Transcontinental Railroad

Download 258.09 Kb.
Size258.09 Kb.
  1   2   3

Name: ____________________ 7 SS

Date: ___________________ Sect: ___

Transcontinental Railroad

Read the following selection and answer the questions.

Settlers had been gradually forcing Native Americans from their land ever since the first colonists arrived in North America. Still, by the start of the Civil War (1861),, the West was populated mostly by roaming Indians and huge herds of buffalo. Then, in 1861 and 1862, Congress passed two laws that stirred new interest in the West – the Homestead Act and the Pacific railroad Act.

The Homestead Act

The Homestead Act offered farmers 160 acres of public land in the West for free. All the farmer, or homesteader, had to do was clear the land and farm it for five years. At the end of that time, the homesteader was given ownership of the land.

The impact of the new law enormous. Year after year, the promise of free land drew hopeful homesteaders west. Between 1860 and 1910, the number of farms in the United States tripled from 2 million to more than 6 million.

The Pacific Railroad Act

The Pacific Railroad Act called for the building of a transcontinental railroad to link the Atlantic and Pacific Coasts. This huge construction project was given to two railroad companies, the Union Pacific and the Central Pacific.

To help the companies pay for the project, Congress gave them sections of land free land for every mile of track that they laid. Later, the railroads could sell this land to settlers. The government also loaned the two companies more than 60 million dollars.

The Pacific Railroad Act kicked off the greatest period of construction in the nation’s history. In 1860, there were 30,000 miles of track in the United States, mostly in the industrial Northeast. By 1900, the country had 200,000 miles of track, much of it in the West.

Railroads opened the West to a flood of new settlers. The newcomers included farmers and ranchers, prospectors and preachers, schemers and dreamers, and more than a few crooks. But most were ordinary folk who dreamed of a new start. For them, the West was a place where a lot of hard work and a little luck could make their dreams come true.

The Railroad Builder

The plan form building a transcontinental railroad looked simple enough on paper. The Union Pacific would start in Nebraska and build tracks westward across the Great Plains and the Rocky Mountains. Meanwhile, the Central Pacific would start in California and lay tracks eastward across the Sierra Nevada Mountains and the Great Basin. The two lines would meet somewhere in between in the starting points. The company that laid the most track would get more land, more loans, and more profits.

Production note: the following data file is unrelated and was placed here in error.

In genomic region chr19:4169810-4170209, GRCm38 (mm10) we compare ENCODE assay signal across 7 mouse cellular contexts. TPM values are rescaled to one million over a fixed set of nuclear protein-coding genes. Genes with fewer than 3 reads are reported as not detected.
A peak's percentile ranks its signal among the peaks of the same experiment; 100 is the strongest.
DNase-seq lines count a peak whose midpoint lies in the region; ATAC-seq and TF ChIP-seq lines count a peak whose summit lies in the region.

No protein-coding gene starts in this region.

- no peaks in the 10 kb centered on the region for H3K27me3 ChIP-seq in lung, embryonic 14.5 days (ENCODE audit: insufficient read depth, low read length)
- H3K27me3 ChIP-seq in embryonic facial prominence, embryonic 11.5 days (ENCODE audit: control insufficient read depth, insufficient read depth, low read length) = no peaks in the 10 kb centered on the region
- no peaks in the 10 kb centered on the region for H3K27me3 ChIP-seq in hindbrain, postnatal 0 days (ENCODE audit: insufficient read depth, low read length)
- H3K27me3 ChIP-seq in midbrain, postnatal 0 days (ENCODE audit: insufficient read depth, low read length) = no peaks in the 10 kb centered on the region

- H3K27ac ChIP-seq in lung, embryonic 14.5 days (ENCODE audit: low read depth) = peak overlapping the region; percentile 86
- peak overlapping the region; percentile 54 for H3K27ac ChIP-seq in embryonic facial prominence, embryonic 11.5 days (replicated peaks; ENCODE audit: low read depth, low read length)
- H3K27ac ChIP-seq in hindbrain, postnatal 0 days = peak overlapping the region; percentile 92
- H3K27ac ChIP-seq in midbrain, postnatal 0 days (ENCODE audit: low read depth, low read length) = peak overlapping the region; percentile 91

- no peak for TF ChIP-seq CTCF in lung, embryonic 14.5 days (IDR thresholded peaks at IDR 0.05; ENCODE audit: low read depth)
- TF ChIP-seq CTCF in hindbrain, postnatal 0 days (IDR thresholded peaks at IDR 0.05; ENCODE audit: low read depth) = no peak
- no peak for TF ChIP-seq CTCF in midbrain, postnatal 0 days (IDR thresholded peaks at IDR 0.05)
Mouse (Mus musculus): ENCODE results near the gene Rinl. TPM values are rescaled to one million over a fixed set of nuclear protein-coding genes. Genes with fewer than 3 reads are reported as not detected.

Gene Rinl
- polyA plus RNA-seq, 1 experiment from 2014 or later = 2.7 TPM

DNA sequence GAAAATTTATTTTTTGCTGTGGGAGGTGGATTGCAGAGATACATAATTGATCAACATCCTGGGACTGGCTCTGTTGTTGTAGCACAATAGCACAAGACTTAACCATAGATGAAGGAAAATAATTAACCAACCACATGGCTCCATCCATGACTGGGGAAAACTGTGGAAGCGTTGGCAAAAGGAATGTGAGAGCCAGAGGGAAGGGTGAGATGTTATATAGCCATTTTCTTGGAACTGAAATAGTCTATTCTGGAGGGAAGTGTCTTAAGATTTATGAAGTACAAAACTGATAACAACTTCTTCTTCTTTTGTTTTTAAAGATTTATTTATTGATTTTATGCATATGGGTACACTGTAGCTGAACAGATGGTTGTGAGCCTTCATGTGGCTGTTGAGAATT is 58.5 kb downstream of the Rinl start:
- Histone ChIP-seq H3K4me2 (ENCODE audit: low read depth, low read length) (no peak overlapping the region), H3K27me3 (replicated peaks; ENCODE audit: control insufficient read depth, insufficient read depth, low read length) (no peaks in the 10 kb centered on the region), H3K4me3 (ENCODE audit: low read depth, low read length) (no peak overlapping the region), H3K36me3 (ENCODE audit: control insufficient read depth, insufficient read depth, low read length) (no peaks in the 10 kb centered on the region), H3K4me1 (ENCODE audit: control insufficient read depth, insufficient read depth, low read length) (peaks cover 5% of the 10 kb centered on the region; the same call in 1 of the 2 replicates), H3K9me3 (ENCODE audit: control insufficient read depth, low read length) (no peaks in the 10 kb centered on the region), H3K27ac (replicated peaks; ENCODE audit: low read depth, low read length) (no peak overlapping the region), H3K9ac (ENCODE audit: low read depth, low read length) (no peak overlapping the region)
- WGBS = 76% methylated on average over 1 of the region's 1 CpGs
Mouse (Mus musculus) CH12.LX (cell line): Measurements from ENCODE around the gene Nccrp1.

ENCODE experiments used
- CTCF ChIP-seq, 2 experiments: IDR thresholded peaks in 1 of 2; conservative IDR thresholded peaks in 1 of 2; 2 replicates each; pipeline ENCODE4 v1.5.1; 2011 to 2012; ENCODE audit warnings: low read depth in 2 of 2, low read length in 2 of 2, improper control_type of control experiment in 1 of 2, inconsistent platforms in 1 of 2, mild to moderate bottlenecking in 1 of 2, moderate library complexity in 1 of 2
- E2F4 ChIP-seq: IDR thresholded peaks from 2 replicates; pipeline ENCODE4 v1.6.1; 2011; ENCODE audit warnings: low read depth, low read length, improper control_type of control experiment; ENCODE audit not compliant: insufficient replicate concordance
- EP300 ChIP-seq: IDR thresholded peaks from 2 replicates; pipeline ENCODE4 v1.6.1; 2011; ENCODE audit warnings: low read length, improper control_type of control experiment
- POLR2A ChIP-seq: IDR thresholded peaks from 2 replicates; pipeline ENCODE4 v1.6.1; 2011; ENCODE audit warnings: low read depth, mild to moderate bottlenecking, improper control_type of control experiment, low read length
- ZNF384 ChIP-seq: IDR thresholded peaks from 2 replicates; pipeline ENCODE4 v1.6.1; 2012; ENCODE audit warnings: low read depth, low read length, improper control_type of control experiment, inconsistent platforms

Laying track was hard work. First the surveyors studied the land and chose the route for the tracks. They were followed by the graders, who prepared the land. Armed with picks and shovels, the graders cut through hills and filled up valleys to make the route as level as possible.

Next came the tracklayers. They put down wooden ties and hauled in heavy iron rails. One rail weighed 700 pounds, and there were 400 rails in each mile of track. Last came the spikers. The spikers nailed the rails to the ties with spikes – ten spikes per rail, three hammer blows for every spike.

The Union Pacific Builds West

The Union Pacific got off to a slow start. Then, in 1866, a former Civil War general named Grenville Dodge took charge of construction. Dodge had built railroads before the war, and, as a military officer, he knew how to lead men. Now he commanded an army of 10,000 workers. Most of them were Irish immigrants who were fleeing the slums of eastern cities. They were joined by other immigrants, ex-soldiers, Mexicans, and freed slaves. All were young men who needed jobs and craved adventure. Most of all, they hoped to start new lives in the open spaces of the West.

By 1867, Dodge’s crews were laying as much as seven mile of track a day across the plains. The workers lived in tent cities that followed the tracks west. These portable towns were tough, often dangerous places. A reporter wrote, “Not a day passes but a dead body is found somewhere in the vicinity with pockets rifled of their contents.”

For the Plains Indians, the railroad was an invasion of their homeland. They watched in anger as millions of buffalo were slaughtered, destroying their main source of food. Warriors attacked the work crews and derailed supply trains by prying up sections of rack. Grenville Dodge demanded military help, and soon he had 5,000 troops guarding his crews as they inched their way west.

Directory: site -> handlers

Download 258.09 Kb.

Share with your friends:
  1   2   3

The database is protected by copyright © 2023
send message

    Main page